De vill göra upp med kolonialismen

I England har en grupp bibliotekarier anslutit sig till en rörelse som arbetar för att dekolonisera universitetsutbildningarna, ”Decolonise the curriculum”. Rörelsen, som samlar såväl anställda som studenter, vill utmana de koloniala mönster som upprätthåller strukturell ojämlikhet. I en intervju med bis berättar de om vad biblioteken kan göra.

Text: Karin Råghall

Skyltning av böcker på ett bord i ett bibliotek med tema dekolonisering.
Foto: Eve Lacey

For library workers in Sweden who are not familiar with Decolonise the curriculum – could you explain what it is about?

The campaign to Decolonise the Curriculum grew out of other student protest movements, such as the #RhodesMust-Fall campaign to remove statues of British Imperialist Cecil Rhodes, first at the University of Cape Town and then at the University of Oxford, and the “Why is My Curriculum White?” movement founded by students at University College London. The campaign began with students challenging the biases and oversights in their course content, teaching, and assessment. 

What are the goal(s) of the movement?

To critically engage with the assumptions that govern the content and methods of teaching, and to examine the ways in which these grew out of, informed, and maintained colonial rule; to highlight structural inequality within education in terms of attainment, promotion, representation, and pay.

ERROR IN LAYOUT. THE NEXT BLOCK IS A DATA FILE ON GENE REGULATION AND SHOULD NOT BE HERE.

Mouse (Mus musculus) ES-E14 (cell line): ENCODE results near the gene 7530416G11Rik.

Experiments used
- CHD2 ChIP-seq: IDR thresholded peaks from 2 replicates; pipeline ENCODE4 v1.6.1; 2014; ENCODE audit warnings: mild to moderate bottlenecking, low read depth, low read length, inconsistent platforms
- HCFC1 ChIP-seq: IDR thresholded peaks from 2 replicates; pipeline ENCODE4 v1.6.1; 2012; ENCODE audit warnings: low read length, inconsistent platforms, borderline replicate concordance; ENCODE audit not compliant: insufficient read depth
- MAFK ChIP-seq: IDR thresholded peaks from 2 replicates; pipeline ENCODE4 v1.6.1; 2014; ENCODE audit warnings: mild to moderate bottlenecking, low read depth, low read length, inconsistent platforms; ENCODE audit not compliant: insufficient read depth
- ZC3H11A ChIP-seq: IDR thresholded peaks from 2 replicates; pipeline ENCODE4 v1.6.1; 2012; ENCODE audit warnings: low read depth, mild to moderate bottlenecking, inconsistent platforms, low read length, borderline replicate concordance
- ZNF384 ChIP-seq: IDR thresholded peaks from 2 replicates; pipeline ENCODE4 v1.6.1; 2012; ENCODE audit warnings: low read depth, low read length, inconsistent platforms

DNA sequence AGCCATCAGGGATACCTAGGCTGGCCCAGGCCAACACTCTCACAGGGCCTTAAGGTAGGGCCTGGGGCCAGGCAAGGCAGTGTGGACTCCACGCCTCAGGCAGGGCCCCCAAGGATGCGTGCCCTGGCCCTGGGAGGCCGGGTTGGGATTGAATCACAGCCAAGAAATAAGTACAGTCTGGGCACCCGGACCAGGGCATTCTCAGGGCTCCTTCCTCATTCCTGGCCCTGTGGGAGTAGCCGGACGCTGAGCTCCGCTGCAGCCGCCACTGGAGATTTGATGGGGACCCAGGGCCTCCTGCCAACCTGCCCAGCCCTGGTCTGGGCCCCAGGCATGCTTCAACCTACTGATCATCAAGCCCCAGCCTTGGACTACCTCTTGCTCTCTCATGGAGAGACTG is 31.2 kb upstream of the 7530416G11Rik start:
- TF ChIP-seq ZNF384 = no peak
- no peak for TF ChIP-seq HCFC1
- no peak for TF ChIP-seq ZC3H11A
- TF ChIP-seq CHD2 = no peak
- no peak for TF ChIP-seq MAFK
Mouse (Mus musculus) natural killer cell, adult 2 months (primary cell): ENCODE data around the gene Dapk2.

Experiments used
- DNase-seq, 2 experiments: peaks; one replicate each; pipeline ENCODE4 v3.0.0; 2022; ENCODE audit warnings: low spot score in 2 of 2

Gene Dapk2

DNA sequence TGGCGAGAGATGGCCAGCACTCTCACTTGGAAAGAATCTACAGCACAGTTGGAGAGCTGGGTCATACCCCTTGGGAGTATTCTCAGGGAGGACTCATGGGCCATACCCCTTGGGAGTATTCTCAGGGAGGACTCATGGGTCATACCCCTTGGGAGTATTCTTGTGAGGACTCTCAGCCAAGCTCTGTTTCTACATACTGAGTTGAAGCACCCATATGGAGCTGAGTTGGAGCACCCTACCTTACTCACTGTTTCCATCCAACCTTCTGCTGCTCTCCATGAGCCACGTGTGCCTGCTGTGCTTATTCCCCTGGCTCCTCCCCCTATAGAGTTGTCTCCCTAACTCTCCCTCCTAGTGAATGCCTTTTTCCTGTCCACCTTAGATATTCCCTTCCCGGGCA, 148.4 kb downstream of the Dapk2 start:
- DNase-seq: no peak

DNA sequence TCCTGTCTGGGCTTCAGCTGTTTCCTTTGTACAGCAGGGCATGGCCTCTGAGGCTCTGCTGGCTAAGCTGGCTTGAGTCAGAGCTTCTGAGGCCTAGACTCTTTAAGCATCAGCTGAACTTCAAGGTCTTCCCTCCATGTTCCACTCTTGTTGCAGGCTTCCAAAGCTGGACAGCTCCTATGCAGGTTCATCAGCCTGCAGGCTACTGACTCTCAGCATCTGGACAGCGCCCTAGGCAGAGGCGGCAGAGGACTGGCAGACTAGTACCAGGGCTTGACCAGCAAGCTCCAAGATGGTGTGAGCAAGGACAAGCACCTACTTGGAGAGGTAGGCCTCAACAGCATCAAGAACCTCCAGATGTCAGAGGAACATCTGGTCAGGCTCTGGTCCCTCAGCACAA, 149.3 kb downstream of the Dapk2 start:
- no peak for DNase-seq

How did it all start in Cambridge?

Decolonise the English Faculty was probably the first major project involving a library in Cambridge. After the publication of an open letter written by students, English librarians met with students and contacted academics teaching American and Postcolonial literatures. As a result of the consultation, they created a new classmark for Contemporary Global Literature in English and moved over 2000 works by contemporary authors who write in English from American and postcolonial countries to this new classmark. They have plans to extend this model throughout the library, aiming to merge all English-writing authors together, separated only by relevant time periods.